Obesity: Control of food intake, including the endocannabinoids. Also, a review of: “The Extraordinary Science of Addictive Junk Food,” by Michael Moss
A lecture was presented by Joe Dixon on February 26, 2014 on the subject of the control of food intake in humans. This area has now been researched for over sixty years and we are still in the infancy of understanding this complex process. However, it is evident that the food companies have made significant discoveries concerning what makes humans crave certain foods. The reading assignment for this week was “The Extraordinary Science of Addictive Junk Food,” by Michael Moss, published February 20, 2013 in the New York Times Magazine. Michael Moss is an investigative reporter for The NY Times and he won a Pulitzer Prize in 2010 for his news reports concerning the meat industry. The article was adapted from “Salt Sugar Fat: How the Food Giants Hooked Us,” published in 2013 by Random House.
Here is short summary of Mr. Moss’ article:
What makes this article, and the book which it is exerpted from, so powerful is that Mr. Moss was able to obtain documents that support this entire story. Michael Moss stated, “What I found, over four years of research and reporting, was a conscious effort — taking place in labs and marketing meetings and grocery-store aisles — to get people hooked on foods that are convenient and inexpensive.” Mr. Moss interviewed over 300 people who had been involved, or were still involved, with the food industry. In this article, he relays examples of how certain foods were formulated to make products irresistible to consumers. Foods that he mentioned in the magazine article were Dr. Pepper soft drink, Prego spaghetti sauce, Lunchables with dessert, the line extension for Lay’s potato chips, and several other major processed foods.
Mr. Moss’s article begins with a recap of a one-day meeting in 1999 of major food executives. In a presentation by a vice president of Kraft, named Michael Mudd, it was posited that the high rates of childhood and adult obesity were in part due to products supplies by the major food companies. Mr. Mudd suggested that one way to combat obesity included lowering salt, fat, and sugar in their products, and pulling back on their advertizing of packaged and front line food products. However, later in the same meeting, Stephen Sanger, CEO of General Mills, indicated that General Mills would not change course and that he would not alter recipes that had been formulated. The possibility that major food companies would do their part to fight the obesity epidemic was definitely deflated in this meeting.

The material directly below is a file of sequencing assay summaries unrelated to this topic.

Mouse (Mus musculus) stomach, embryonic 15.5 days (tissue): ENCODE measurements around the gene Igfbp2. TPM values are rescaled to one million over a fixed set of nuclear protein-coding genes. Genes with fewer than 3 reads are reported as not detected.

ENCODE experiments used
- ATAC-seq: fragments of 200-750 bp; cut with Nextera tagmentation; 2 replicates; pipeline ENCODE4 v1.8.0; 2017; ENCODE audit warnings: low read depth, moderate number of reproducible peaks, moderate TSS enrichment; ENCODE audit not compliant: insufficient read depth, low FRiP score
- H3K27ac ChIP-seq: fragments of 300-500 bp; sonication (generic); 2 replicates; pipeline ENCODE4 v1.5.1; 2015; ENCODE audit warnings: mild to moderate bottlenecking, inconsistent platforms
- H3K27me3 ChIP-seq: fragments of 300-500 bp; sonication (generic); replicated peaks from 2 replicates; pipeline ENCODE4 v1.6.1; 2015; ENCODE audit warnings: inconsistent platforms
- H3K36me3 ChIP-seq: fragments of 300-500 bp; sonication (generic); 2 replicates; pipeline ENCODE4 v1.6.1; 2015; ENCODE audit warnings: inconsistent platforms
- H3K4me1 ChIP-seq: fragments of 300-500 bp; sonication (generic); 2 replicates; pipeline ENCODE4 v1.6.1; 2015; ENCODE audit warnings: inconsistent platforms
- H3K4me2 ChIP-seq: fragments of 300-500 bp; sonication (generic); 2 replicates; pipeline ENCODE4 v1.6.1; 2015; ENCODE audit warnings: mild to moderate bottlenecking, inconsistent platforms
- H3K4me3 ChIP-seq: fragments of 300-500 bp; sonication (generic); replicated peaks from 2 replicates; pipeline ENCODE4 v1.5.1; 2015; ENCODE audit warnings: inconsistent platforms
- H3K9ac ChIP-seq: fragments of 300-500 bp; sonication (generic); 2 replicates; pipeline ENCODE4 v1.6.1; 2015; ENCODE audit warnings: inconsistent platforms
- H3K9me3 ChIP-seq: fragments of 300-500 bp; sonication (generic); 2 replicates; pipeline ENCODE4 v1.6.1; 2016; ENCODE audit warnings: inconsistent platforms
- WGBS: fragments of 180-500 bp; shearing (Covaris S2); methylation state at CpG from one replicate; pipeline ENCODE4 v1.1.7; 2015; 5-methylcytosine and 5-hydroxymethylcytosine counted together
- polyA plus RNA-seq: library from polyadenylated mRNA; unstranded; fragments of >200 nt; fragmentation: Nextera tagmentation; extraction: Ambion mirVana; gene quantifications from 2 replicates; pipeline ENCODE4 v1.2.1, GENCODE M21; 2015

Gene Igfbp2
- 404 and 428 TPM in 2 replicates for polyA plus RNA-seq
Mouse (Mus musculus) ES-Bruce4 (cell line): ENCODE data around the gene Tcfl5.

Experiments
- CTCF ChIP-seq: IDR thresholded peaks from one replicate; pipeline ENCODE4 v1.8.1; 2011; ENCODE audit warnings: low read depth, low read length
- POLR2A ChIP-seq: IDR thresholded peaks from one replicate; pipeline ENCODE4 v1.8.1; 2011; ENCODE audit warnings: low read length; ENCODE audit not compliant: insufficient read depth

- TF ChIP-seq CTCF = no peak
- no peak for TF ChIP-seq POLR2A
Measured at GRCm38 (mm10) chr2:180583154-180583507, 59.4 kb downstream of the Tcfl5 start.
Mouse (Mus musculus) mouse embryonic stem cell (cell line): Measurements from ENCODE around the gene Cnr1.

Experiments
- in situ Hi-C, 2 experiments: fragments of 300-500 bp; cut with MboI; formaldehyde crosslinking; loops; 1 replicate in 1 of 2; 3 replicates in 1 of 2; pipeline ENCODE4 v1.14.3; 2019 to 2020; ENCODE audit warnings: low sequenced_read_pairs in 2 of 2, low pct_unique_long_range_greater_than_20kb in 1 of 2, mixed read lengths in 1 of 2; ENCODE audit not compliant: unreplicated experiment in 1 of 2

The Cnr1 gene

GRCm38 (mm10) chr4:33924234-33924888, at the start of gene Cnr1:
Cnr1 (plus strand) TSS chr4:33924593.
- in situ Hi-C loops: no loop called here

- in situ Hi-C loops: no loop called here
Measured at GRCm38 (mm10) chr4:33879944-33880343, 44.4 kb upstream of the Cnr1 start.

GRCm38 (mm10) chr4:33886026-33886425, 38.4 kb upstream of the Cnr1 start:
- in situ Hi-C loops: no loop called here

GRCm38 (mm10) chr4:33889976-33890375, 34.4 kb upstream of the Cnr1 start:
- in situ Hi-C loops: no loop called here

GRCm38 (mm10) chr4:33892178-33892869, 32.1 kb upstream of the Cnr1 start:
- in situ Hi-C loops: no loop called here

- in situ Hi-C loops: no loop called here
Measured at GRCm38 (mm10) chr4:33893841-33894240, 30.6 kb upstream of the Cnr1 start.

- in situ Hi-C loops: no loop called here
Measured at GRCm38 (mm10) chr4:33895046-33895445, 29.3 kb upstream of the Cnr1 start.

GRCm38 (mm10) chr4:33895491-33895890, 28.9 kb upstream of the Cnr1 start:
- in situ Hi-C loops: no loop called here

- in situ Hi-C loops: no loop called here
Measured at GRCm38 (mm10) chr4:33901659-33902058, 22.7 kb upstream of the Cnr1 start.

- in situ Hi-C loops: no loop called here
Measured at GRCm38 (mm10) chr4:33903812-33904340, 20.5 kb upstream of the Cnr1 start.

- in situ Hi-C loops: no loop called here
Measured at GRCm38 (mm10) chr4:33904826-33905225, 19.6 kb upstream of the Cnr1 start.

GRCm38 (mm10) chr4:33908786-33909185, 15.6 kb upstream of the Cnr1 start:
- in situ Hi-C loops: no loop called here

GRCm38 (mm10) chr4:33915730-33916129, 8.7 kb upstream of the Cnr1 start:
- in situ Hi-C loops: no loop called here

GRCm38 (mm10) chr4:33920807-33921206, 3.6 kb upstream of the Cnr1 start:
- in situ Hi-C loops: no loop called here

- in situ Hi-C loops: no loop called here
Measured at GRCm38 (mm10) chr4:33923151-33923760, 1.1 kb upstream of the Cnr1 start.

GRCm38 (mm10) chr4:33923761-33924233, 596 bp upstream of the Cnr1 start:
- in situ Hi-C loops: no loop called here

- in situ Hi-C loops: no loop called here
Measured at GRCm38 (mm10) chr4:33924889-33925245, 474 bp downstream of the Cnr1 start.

Here are some major food products that Mr. Moss discusses in his article:
For Dr. Pepper, Moss saw the report where Howard Moskowitz, a food industry consultant, detailed how to increase the acceptance of Dr. Pepper by consumers. He even cited specific pages in the report where Moskowitz described how to increase the allure of Dr. Pepper.
We learn that in Prego spaghetti sauce, after tomatoes, sugar was made the next greatest ingredient in amount.
One extremely revealing story was that the grandchildren of Bob Drane, the man who invented Lunchables, did not seem to eat them because their mother, Drane’s daughter, indicted that her family “eat very healthfully.”
One interesting strategy that all of us who spend time in major supermarkets are aware of is the line extension, where products such as the original Oreos morphed into over thirty different “Oreo” varieties. The possibility of finding that perfect Oreo was enhanced many fold!
In the case of potato chips, food industry scientists again followed the food industry’s very effective strategy (line extension) to increase the sales of well-known products. In this case, the classic Lay’s potato chip brand was extended to include cousins such as chips with salt & vinegar, salt & pepper, cheddar, and sour cream flavoring. Mr. Moss goes on to describe how Frito-Lay executives hope to develop “designer sodium,” which may decrease the sodium content of their products by a considerable amount.
Moss ended his article by writing about Jeffrey Dunn, who was trying to stimulate interest in selling carrots to consumers using tactics he learned in the food industry. However, Mr. Dunn had been an executive with the Coca-Cola Company, where he was the president and chief operating officer for the regions of North and South America. One of the executives who worked with Mr. Dunn at the time described to Mr. Moss that Coca-Cola’s goal was to “outsell every other thing people drank, including milk and water.” Certainly, this comment brings to mind the Empire in the Star Wars Trilogy!
An interview of Michael Moss conducted by Johannah Sakimura, one of the students in this class, can be viewed at: